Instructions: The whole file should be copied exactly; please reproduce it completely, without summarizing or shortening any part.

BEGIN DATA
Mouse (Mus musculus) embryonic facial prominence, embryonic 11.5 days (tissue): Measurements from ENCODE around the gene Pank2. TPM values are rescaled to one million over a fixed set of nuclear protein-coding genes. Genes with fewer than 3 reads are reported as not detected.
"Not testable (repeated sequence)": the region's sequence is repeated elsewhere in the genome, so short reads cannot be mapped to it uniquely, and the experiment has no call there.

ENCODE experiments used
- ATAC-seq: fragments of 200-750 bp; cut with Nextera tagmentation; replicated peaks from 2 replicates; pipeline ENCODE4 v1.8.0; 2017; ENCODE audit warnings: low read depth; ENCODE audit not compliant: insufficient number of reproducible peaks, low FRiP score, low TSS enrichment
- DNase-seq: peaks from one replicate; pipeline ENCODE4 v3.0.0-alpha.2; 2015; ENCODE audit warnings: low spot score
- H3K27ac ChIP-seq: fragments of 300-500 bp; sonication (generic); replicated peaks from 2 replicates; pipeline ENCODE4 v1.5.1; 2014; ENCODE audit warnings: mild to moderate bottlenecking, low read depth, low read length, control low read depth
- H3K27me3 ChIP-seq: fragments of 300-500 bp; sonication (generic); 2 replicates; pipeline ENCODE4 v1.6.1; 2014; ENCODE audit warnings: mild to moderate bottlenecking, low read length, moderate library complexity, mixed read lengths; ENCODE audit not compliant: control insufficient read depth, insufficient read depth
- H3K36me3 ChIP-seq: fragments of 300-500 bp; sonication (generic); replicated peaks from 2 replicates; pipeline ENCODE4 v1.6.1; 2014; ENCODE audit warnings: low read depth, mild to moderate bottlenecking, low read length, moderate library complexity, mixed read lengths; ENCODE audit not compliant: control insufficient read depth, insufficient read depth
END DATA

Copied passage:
Mouse (Mus musculus) embryonic facial prominence, embryonic 11.5 days (tissue): Measurements from ENCODE around the gene Pank2. TPM values are rescaled to one million over a fixed set of nuclear protein-coding genes. Genes with fewer than 3 reads are reported as not detected.
"Not testable (repeated sequence)": the region's sequence is repeated elsewhere in the genome, so short reads cannot be mapped to it uniquely, and the experiment has no call there.

ENCODE experiments used
- ATAC-seq: fragments of 200-750 bp; cut with Nextera tagmentation; replicated peaks from 2 replicates; pipeline ENCODE4 v1.8.0; 2017; ENCODE audit warnings: low read depth; ENCODE audit not compliant: insufficient number of reproducible peaks, low FRiP score, low TSS enrichment
- DNase-seq: peaks from one replicate; pipeline ENCODE4 v3.0.0-alpha.2; 2015; ENCODE audit warnings: low spot score
- H3K27ac ChIP-seq: fragments of 300-500 bp; sonication (generic); replicated peaks from 2 replicates; pipeline ENCODE4 v1.5.1; 2014; ENCODE audit warnings: mild to moderate bottlenecking, low read depth, low read length, control low read depth
- H3K27me3 ChIP-seq: fragments of 300-500 bp; sonication (generic); 2 replicates; pipeline ENCODE4 v1.6.1; 2014; ENCODE audit warnings: mild to moderate bottlenecking, low read length, moderate library complexity, mixed read lengths; ENCODE audit not compliant: control insufficient read depth, insufficient read depth
- H3K36me3 ChIP-seq: fragments of 300-500 bp; sonication (generic); replicated peaks from 2 replicates; pipeline ENCODE4 v1.6.1; 2014; ENCODE audit warnings: low read depth, mild to moderate bottlenecking, low read length, moderate library complexity, mixed read lengths; ENCODE audit not compliant: control insufficient read depth, insufficient read depth